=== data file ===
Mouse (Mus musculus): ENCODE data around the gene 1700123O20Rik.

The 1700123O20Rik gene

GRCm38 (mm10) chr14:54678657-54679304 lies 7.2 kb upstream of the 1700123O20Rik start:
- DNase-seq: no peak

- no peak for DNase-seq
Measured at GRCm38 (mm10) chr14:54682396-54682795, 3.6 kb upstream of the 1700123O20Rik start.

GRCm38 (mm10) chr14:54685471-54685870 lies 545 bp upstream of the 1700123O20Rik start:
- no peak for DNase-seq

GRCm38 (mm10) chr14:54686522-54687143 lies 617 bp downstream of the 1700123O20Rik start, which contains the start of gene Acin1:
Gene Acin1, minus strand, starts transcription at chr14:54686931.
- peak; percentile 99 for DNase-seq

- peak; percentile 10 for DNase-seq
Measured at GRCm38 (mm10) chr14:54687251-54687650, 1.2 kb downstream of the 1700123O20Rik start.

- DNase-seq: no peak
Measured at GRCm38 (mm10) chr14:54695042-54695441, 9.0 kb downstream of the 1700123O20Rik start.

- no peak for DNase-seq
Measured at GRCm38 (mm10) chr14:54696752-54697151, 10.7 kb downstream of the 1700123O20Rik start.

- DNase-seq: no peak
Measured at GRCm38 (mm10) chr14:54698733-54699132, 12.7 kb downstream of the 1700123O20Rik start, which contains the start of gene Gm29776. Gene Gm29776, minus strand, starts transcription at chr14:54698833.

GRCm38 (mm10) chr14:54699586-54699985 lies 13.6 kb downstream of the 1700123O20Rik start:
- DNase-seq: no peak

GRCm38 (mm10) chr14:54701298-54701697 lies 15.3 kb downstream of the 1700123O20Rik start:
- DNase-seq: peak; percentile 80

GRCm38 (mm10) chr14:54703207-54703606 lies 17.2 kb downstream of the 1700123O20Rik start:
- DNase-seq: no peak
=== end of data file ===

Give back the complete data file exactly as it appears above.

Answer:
Mouse (Mus musculus): ENCODE data around the gene 1700123O20Rik.

The 1700123O20Rik gene

GRCm38 (mm10) chr14:54678657-54679304 lies 7.2 kb upstream of the 1700123O20Rik start:
- DNase-seq: no peak

- no peak for DNase-seq
Measured at GRCm38 (mm10) chr14:54682396-54682795, 3.6 kb upstream of the 1700123O20Rik start.

GRCm38 (mm10) chr14:54685471-54685870 lies 545 bp upstream of the 1700123O20Rik start:
- no peak for DNase-seq

GRCm38 (mm10) chr14:54686522-54687143 lies 617 bp downstream of the 1700123O20Rik start, which contains the start of gene Acin1:
Gene Acin1, minus strand, starts transcription at chr14:54686931.
- peak; percentile 99 for DNase-seq

- peak; percentile 10 for DNase-seq
Measured at GRCm38 (mm10) chr14:54687251-54687650, 1.2 kb downstream of the 1700123O20Rik start.

- DNase-seq: no peak
Measured at GRCm38 (mm10) chr14:54695042-54695441, 9.0 kb downstream of the 1700123O20Rik start.

- no peak for DNase-seq
Measured at GRCm38 (mm10) chr14:54696752-54697151, 10.7 kb downstream of the 1700123O20Rik start.

- DNase-seq: no peak
Measured at GRCm38 (mm10) chr14:54698733-54699132, 12.7 kb downstream of the 1700123O20Rik start, which contains the start of gene Gm29776. Gene Gm29776, minus strand, starts transcription at chr14:54698833.

GRCm38 (mm10) chr14:54699586-54699985 lies 13.6 kb downstream of the 1700123O20Rik start:
- DNase-seq: no peak

GRCm38 (mm10) chr14:54701298-54701697 lies 15.3 kb downstream of the 1700123O20Rik start:
- DNase-seq: peak; percentile 80

GRCm38 (mm10) chr14:54703207-54703606 lies 17.2 kb downstream of the 1700123O20Rik start:
- DNase-seq: no peak